“New housing units are in high demand, yet restrictive zoning regulations worsen housing affordability by artificially limiting the housing supply. Consumer demand and preferences should be directing housing markets, not local governments,” the report found.

The federal government is putting tax dollars toward the issue. In 2022 North Carolina had $19.7 million dollars allocated in a Housing Trust Fund set up by the federal Department of Housing and Urban Development (HUD). The program is designed to “preserve and increase the number of affordable rental units available to extremely low-income households. Under this program, HUD provides funding to states for affordable housing rental projects.”

what do the candidates say?

Ahead of the March 5 primary, candidates are talking about these “kitchen table” economic issues like housing affordability, inflation, and the cost of childcare on the campaign trail.

“The best, simplest, and most efficient way to solve several problems at one time is to increase the pre-tax credit that people can deduct out of their paychecks to pay for childcare,” said, State Treasurer Dale Folwell, who is running for governor, in a WUNC 91.5 report. He added that such a program would include “the responsibility to educate people, especially middle-, lower- and fixed-income individuals, about how this saves them money in the long run.”

The campaign of Attorney General Josh Stein, also a gubernatorial candidate, focuses more on using taxpayer-paid incentive programs.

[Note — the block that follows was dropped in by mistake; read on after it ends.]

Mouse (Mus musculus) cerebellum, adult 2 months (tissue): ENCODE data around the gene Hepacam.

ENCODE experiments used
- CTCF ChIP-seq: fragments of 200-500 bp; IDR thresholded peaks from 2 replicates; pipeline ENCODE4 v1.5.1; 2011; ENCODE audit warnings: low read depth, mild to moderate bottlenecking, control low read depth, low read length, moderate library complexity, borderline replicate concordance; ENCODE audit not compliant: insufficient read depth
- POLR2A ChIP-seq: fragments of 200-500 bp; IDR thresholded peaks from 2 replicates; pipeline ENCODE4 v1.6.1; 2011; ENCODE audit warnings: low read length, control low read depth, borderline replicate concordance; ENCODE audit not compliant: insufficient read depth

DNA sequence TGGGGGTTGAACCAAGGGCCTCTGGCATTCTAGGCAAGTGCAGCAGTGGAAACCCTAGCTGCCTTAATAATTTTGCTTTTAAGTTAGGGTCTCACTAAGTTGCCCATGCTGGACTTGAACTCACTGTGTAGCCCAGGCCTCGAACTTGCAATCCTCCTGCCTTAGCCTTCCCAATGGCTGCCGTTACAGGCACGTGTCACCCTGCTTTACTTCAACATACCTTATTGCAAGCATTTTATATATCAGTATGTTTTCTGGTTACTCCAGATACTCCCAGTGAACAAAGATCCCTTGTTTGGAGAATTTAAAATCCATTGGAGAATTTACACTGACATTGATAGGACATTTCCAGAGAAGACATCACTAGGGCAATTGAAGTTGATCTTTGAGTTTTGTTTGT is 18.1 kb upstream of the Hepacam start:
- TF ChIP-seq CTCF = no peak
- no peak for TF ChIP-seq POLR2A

“As governor, he will work to expand the full range of housing options across the state so that a home is a source of stability, not stress,” Kate Frauenfelder, spokeswoman for Stein told WUNC. “That means using incentives from the North Carolina Housing Finance Agency to increase workforce homeownership, expanding the supply of affordable rental housing, and reducing homelessness.”

state legislature’s regulatory sandbox

In 2021, the General Assembly created the North Carolina Regulatory Sandbox to experiment with regulatory freedom for financial and insurance services. One of the John Locke Foundation’s top recommendations for addressing the housing crisis is to expand the “regulatory sandbox” to all industries.

 “Overregulation, outdated legal restrictions, and the uncertainty of the risk environment from future laws and regulations can discourage entrepreneurial risk-taking and therefore prevent many new ideas from even getting a chance,” said Jon Sanders, director of the Center for Food, Power, and Life at the John Lock Foundation, in his recent study. “Consumers and service providers are left worse off for no other reason than being stuck in an unwieldy regulatory regime.”

The North Carolina Innovation Council implements the North Carolina Regulatory Sandbox.

“There is undoubtedly an opportunity to allow creative, market-driven solutions like ADUs to provide a greater range of housing options to North Carolinians, especially marginal renters in metro areas,” according to the Locke report. “Local leaders in North Carolina should remove barriers to housing that drive up prices and restore property owners’ rights to earn from their investments. North Carolina can be an example of expanding opportunity for all,”